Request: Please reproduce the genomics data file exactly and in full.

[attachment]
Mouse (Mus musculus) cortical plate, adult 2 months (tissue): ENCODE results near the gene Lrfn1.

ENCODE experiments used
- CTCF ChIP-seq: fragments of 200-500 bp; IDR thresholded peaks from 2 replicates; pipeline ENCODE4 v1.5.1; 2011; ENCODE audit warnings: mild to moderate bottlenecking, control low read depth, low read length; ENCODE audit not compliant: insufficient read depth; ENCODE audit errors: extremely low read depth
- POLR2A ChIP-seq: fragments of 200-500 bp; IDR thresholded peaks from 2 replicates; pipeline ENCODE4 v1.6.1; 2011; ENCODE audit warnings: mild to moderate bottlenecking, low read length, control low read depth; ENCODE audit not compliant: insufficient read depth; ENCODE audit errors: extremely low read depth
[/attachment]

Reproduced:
Mouse (Mus musculus) cortical plate, adult 2 months (tissue): ENCODE results near the gene Lrfn1.

ENCODE experiments used
- CTCF ChIP-seq: fragments of 200-500 bp; IDR thresholded peaks from 2 replicates; pipeline ENCODE4 v1.5.1; 2011; ENCODE audit warnings: mild to moderate bottlenecking, control low read depth, low read length; ENCODE audit not compliant: insufficient read depth; ENCODE audit errors: extremely low read depth
- POLR2A ChIP-seq: fragments of 200-500 bp; IDR thresholded peaks from 2 replicates; pipeline ENCODE4 v1.6.1; 2011; ENCODE audit warnings: mild to moderate bottlenecking, low read length, control low read depth; ENCODE audit not compliant: insufficient read depth; ENCODE audit errors: extremely low read depth